One of the key elements here is that housing access is afforded to people only through their available means. We have often heard the term “food desert” to discuss inner city neighborhoods that do not have immediate access to healthy food sources, but the term “job desert” could be easily applied. In areas with a long history of economic strife and poverty related crime, the ability to find employment outside of the fast food sector can be next to impossible. In one of the most expensive cities in the world, fast food workers in New York City make an average of $11,000 a year. This is only about 25% of what they actually need to survive in this area. This would be impossible to live on in even the cheapest cities, but here it is a death sentence. For those who are looking at access to housing as an endgame, even when housing is protected from the banks and affordable housing pools made available, workers making these types of wages are making access to regular housing impossible even under the best circumstances. In comparison, the average daily pay for a fast food CEO is $25,000 a day. It is in this stark comparison we see that it is all basic needs are being undercut for fast food workers, making even the discussion about adequate housing irrelevant for those that can afford next to nothing.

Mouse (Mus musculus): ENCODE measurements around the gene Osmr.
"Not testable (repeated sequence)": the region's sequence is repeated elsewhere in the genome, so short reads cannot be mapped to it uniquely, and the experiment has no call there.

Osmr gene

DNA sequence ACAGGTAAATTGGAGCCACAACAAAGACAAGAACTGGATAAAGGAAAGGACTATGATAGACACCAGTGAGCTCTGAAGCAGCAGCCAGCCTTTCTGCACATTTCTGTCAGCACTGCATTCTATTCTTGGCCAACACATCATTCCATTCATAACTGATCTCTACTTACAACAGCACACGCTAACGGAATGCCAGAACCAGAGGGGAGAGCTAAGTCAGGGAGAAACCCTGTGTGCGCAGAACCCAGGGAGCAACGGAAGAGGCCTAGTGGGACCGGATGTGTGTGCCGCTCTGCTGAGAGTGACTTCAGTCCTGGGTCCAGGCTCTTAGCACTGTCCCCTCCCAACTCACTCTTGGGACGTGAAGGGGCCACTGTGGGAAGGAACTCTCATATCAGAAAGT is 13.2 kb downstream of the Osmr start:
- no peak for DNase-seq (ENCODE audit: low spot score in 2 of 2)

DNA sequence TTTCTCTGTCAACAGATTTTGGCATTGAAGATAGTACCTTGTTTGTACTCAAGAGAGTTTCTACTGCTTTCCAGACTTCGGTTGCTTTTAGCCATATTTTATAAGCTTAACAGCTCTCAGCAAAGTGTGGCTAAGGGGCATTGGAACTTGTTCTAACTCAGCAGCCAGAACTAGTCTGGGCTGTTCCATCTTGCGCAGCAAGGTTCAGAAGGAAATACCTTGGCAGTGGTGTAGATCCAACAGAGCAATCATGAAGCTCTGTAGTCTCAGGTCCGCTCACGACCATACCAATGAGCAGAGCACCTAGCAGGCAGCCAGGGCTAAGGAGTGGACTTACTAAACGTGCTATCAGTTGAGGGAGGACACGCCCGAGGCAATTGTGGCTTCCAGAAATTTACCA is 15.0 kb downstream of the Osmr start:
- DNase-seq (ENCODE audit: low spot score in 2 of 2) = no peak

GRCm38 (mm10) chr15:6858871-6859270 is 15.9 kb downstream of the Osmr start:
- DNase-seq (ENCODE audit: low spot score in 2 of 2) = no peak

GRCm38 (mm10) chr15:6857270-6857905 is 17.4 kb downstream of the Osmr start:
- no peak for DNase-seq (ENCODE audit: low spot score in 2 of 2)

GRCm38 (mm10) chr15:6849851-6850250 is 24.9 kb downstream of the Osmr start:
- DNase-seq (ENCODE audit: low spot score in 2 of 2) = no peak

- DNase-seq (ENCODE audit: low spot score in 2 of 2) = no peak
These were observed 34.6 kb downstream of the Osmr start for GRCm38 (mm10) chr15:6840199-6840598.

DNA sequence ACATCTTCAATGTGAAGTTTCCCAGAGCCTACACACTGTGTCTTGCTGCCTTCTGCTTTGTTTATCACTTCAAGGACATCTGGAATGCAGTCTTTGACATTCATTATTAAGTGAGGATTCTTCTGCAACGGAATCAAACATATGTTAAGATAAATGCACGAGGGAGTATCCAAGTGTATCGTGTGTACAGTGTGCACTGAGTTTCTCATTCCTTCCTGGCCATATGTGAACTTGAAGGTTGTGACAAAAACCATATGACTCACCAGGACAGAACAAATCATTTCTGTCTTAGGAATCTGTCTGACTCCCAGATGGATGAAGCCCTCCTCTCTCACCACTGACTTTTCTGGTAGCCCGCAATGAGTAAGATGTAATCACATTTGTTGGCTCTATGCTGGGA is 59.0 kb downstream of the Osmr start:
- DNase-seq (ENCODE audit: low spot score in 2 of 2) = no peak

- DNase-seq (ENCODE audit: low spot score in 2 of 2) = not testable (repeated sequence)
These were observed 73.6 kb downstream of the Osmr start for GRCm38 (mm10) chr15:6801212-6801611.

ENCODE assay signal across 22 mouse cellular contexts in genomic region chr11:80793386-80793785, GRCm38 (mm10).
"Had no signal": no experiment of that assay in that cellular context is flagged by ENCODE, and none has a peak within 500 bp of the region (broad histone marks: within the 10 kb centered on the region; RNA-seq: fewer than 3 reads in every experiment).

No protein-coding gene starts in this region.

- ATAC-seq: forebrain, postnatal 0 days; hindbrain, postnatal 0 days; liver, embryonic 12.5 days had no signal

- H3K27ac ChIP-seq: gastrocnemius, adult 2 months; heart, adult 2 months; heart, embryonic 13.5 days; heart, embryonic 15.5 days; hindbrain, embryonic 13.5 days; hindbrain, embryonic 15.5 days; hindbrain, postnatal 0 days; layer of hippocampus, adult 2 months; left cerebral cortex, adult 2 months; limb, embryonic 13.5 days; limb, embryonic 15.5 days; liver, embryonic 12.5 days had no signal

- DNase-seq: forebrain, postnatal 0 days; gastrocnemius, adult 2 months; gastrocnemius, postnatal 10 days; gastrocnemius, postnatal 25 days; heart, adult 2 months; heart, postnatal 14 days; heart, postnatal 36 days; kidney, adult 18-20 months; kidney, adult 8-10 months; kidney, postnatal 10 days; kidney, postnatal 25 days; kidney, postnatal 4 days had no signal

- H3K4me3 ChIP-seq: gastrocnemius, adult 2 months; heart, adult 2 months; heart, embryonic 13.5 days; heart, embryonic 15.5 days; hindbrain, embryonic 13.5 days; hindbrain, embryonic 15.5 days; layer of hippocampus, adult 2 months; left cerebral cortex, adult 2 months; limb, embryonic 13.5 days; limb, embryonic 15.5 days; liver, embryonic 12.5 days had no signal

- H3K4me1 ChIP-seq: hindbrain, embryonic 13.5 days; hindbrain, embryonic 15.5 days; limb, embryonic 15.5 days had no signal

The struggle to make housing affordable and available is the struggle to eliminate class barriers to it. On the one side we struggle to take housing out of the marketplace and a good controlled democratically by the people, but on the other end we still live in an economy ruled by capital and if wages are too low to afford anything we cannot meet in the middle just by focusing on the housing sector independently. Instead, this is a multi-front fight that needs to be engaged in a number of sectors simultaneously, and the ability for low-wage workers like fast food employees to see a living wage opens up their access to housing almost immediately. This empowers us in the housing justice movement since it means that workers who are now seeing moderate housing financially accessible can begin finding stable communities, and we can then fight to keep rents and mortgages within financial reach and to protect people who lose their jobs or are still finding it difficult to make ends meet.